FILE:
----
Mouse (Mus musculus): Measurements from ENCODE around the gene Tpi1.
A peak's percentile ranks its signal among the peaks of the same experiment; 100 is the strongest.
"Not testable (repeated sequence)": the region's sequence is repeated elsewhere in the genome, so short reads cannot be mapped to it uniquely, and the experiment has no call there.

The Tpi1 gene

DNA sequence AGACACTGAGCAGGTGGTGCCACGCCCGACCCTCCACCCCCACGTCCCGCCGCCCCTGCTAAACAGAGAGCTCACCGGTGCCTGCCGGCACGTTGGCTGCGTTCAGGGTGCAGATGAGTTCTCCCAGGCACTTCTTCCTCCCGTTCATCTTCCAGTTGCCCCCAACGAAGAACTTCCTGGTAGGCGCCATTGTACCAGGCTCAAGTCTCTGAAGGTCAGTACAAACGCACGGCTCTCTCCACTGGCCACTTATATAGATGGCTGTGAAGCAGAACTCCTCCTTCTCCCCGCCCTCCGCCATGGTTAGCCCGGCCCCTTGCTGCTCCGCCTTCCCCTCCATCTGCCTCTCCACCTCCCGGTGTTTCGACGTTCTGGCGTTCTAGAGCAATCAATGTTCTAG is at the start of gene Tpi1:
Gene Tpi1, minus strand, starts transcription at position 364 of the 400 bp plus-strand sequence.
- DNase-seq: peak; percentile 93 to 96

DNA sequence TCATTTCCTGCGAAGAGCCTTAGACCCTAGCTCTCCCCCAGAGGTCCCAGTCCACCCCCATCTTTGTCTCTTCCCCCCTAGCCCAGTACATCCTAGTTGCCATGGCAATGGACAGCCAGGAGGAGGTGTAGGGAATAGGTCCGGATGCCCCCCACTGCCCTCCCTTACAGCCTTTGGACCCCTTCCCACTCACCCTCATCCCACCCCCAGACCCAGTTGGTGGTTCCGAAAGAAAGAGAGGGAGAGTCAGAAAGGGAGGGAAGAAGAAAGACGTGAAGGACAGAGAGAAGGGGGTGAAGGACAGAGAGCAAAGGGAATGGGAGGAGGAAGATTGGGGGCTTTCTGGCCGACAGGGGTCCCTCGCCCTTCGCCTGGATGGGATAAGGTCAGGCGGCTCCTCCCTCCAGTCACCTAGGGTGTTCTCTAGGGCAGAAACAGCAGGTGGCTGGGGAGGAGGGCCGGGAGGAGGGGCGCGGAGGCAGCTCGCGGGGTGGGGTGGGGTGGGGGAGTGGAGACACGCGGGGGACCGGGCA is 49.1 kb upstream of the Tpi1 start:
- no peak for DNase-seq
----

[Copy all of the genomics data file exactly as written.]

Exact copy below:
Mouse (Mus musculus): Measurements from ENCODE around the gene Tpi1.
A peak's percentile ranks its signal among the peaks of the same experiment; 100 is the strongest.
"Not testable (repeated sequence)": the region's sequence is repeated elsewhere in the genome, so short reads cannot be mapped to it uniquely, and the experiment has no call there.

The Tpi1 gene

DNA sequence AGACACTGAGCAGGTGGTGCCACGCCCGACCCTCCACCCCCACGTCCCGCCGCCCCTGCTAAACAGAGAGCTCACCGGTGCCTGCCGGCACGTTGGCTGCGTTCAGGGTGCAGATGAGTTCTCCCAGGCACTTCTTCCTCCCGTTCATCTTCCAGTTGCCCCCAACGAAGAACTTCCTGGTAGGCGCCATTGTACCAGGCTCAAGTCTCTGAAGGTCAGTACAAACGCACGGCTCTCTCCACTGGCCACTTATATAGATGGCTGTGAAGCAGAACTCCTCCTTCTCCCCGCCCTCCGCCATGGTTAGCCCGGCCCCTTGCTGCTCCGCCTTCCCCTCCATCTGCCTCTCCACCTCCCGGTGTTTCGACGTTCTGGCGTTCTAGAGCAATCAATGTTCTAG is at the start of gene Tpi1:
Gene Tpi1, minus strand, starts transcription at position 364 of the 400 bp plus-strand sequence.
- DNase-seq: peak; percentile 93 to 96

DNA sequence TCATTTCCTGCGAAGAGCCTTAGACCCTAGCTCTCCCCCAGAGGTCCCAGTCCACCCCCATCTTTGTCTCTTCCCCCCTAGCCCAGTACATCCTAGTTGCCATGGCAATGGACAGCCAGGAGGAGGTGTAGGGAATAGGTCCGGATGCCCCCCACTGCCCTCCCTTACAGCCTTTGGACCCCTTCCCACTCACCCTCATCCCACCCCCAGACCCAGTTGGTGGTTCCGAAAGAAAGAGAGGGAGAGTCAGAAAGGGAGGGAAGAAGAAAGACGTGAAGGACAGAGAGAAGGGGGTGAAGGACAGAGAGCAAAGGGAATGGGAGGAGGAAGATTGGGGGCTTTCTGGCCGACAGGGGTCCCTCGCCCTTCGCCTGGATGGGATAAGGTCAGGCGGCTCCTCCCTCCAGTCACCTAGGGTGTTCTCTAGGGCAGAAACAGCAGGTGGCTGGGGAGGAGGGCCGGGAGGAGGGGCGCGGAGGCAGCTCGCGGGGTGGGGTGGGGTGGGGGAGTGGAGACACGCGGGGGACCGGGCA is 49.1 kb upstream of the Tpi1 start:
- no peak for DNase-seq